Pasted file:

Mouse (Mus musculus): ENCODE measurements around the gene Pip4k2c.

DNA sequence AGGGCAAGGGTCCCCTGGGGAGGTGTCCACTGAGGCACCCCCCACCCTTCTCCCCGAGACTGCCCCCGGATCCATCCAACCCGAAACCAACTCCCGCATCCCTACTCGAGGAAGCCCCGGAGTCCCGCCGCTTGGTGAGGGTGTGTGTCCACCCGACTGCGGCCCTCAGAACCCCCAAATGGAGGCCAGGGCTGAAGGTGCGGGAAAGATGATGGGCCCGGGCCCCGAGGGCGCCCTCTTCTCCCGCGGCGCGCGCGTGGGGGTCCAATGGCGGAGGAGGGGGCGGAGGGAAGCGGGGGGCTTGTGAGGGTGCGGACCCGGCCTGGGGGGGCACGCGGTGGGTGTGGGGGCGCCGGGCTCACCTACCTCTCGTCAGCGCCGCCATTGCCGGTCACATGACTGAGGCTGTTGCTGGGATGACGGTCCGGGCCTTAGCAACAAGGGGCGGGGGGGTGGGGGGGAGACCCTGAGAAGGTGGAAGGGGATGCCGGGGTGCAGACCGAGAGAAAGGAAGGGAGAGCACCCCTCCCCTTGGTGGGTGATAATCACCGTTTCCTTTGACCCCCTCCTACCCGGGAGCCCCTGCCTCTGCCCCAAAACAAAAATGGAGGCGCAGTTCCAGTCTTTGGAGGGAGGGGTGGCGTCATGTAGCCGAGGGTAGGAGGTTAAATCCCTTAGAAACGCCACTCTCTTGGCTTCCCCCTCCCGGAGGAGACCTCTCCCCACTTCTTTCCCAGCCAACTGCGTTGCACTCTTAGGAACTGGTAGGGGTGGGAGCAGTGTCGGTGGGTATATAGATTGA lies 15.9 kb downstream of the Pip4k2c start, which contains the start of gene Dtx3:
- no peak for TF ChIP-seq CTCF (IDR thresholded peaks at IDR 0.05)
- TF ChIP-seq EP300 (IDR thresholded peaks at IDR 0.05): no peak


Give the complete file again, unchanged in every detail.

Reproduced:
Mouse (Mus musculus): ENCODE measurements around the gene Pip4k2c.

DNA sequence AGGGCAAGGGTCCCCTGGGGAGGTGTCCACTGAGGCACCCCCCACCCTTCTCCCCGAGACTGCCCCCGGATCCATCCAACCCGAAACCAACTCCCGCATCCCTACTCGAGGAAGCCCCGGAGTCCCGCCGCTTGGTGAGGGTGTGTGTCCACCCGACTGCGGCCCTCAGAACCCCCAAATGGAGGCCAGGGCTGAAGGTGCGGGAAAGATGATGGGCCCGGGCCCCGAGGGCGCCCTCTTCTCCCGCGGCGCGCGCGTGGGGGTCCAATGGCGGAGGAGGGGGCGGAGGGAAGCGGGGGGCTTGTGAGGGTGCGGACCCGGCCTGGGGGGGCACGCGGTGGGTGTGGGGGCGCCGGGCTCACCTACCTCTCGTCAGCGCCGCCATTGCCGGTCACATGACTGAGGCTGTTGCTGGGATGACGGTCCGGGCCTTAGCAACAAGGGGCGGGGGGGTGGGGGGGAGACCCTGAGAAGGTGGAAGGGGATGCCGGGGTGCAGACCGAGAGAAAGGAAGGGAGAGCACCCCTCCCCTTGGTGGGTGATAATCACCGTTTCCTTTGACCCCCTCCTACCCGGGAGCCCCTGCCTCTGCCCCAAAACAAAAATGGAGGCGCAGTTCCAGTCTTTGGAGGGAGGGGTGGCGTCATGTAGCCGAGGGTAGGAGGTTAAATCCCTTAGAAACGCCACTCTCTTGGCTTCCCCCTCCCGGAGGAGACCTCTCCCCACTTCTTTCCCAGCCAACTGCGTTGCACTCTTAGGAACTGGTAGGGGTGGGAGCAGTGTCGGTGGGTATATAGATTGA lies 15.9 kb downstream of the Pip4k2c start, which contains the start of gene Dtx3:
- no peak for TF ChIP-seq CTCF (IDR thresholded peaks at IDR 0.05)
- TF ChIP-seq EP300 (IDR thresholded peaks at IDR 0.05): no peak